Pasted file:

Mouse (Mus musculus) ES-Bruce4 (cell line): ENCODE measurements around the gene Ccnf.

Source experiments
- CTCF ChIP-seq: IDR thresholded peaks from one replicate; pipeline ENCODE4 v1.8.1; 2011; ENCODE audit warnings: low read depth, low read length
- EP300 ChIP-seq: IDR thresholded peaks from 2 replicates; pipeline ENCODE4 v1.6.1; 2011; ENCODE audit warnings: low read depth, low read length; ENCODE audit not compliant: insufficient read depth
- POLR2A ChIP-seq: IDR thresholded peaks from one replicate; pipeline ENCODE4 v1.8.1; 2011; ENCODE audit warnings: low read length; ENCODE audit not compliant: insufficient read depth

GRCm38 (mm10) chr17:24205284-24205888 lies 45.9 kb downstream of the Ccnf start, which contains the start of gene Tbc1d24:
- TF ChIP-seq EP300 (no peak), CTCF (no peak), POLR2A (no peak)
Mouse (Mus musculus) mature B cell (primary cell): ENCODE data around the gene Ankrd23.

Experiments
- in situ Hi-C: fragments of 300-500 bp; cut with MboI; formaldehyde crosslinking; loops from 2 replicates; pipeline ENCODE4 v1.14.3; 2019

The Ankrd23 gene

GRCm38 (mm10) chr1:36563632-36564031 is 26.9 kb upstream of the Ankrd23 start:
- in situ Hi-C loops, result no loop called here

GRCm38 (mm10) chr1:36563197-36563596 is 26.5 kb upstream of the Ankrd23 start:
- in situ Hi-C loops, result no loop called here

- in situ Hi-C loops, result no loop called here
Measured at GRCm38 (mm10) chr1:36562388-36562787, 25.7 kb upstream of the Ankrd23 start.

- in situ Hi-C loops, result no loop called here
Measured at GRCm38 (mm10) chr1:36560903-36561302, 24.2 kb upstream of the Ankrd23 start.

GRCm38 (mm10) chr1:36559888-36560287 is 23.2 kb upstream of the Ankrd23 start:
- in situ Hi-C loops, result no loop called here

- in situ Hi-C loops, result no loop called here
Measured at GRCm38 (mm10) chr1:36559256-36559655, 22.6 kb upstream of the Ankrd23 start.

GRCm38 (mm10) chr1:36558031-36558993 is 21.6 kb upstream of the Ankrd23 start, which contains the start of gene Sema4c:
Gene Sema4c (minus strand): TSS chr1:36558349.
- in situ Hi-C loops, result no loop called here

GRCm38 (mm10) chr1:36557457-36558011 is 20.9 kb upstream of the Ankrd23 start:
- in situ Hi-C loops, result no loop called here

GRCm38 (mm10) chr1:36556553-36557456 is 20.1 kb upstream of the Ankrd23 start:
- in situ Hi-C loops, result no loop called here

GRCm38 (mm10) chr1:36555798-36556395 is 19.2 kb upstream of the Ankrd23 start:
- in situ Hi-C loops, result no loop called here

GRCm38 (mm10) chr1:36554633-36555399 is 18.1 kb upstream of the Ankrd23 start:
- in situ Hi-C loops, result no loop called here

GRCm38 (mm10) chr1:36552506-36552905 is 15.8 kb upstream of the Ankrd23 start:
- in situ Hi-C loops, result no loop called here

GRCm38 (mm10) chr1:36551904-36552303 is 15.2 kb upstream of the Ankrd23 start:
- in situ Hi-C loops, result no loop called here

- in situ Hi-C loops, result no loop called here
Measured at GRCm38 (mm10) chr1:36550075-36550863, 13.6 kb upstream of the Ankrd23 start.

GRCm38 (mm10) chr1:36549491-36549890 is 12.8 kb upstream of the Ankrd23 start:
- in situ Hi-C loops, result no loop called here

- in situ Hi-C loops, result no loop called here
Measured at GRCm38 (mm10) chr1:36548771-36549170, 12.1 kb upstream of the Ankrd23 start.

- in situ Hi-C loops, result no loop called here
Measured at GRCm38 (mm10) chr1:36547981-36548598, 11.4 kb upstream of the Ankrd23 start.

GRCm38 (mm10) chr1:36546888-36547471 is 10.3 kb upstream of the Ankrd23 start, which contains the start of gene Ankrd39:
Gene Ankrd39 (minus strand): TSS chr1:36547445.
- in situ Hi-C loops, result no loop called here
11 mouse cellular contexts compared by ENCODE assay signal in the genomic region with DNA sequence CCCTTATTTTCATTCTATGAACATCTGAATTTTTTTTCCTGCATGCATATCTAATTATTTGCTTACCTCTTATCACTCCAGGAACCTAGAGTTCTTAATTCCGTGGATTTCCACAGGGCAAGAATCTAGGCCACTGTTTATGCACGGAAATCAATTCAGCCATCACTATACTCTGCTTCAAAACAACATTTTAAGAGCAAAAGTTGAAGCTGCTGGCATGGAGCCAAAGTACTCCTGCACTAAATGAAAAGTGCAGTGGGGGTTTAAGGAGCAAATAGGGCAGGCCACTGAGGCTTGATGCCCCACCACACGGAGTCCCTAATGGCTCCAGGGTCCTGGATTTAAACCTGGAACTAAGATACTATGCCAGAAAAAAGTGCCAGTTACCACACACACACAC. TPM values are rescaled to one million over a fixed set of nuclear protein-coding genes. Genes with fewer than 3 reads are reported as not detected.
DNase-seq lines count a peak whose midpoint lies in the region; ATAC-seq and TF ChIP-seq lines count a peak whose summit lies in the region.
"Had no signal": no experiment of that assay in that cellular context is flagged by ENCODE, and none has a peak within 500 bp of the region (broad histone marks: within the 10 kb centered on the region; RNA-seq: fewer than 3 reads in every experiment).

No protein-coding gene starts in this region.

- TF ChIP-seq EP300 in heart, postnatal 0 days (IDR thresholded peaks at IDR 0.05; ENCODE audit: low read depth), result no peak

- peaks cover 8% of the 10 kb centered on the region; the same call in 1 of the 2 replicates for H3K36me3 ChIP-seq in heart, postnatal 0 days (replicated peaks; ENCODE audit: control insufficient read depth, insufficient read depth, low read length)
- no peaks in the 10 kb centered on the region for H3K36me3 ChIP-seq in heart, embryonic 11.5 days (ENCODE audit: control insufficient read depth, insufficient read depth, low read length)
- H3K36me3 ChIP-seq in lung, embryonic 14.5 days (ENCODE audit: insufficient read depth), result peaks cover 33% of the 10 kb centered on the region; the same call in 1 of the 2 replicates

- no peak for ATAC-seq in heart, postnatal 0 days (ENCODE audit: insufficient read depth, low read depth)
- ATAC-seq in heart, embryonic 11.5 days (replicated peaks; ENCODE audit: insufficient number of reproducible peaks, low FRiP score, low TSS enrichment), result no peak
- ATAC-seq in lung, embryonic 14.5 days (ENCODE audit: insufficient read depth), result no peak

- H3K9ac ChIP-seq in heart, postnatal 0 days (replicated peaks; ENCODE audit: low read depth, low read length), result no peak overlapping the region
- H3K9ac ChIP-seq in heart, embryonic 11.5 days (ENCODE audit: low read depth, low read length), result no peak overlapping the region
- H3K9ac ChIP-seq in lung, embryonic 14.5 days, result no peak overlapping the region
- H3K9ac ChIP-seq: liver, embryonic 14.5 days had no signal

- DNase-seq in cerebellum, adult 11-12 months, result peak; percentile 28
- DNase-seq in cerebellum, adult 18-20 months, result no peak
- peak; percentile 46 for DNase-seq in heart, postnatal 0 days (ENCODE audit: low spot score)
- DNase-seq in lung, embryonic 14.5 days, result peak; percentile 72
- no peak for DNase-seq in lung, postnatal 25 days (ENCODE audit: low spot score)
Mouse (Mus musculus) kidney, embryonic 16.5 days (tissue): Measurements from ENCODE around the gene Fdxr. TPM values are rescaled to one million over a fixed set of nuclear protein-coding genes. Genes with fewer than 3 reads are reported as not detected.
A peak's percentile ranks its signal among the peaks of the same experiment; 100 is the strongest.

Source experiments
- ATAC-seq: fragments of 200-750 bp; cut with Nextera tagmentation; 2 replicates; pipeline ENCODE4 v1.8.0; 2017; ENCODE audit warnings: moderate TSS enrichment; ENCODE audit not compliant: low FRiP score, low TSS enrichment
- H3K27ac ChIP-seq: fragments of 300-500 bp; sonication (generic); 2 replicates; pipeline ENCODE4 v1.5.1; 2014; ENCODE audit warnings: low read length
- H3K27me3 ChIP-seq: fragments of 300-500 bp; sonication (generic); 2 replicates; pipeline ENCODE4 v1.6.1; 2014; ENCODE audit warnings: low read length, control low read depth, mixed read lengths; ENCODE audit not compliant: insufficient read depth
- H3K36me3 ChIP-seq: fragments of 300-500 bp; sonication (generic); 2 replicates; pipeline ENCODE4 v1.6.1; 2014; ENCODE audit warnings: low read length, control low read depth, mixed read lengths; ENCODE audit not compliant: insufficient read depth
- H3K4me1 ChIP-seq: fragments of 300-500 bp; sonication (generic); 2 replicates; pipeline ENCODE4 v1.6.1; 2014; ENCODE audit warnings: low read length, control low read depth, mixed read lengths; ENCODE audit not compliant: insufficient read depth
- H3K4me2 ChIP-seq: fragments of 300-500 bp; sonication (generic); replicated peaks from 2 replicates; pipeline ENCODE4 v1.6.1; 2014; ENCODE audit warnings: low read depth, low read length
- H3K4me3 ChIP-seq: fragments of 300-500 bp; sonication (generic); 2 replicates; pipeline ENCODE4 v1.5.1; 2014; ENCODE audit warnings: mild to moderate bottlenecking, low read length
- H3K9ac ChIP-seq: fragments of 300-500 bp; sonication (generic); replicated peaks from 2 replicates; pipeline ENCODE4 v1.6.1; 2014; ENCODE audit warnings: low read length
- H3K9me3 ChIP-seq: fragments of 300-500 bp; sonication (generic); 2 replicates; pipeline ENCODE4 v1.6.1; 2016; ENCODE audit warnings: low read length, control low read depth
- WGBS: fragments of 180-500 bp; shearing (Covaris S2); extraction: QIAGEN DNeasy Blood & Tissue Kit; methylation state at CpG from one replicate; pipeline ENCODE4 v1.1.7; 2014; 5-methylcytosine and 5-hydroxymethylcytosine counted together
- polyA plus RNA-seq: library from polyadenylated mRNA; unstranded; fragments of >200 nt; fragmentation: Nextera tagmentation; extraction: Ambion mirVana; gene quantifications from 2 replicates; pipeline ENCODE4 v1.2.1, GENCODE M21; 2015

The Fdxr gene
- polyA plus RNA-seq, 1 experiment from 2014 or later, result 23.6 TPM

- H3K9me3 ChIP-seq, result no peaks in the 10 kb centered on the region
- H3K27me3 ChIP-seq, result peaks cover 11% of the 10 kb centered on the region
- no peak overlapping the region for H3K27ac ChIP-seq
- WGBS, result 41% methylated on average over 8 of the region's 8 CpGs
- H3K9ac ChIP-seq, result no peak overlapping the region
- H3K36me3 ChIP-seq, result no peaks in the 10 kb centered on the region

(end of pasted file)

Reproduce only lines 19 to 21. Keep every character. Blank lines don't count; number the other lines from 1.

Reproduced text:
Measured at GRCm38 (mm10) chr1:36560903-36561302, 24.2 kb upstream of the Ankrd23 start.

GRCm38 (mm10) chr1:36559888-36560287 is 23.2 kb upstream of the Ankrd23 start:
- in situ Hi-C loops, result no loop called here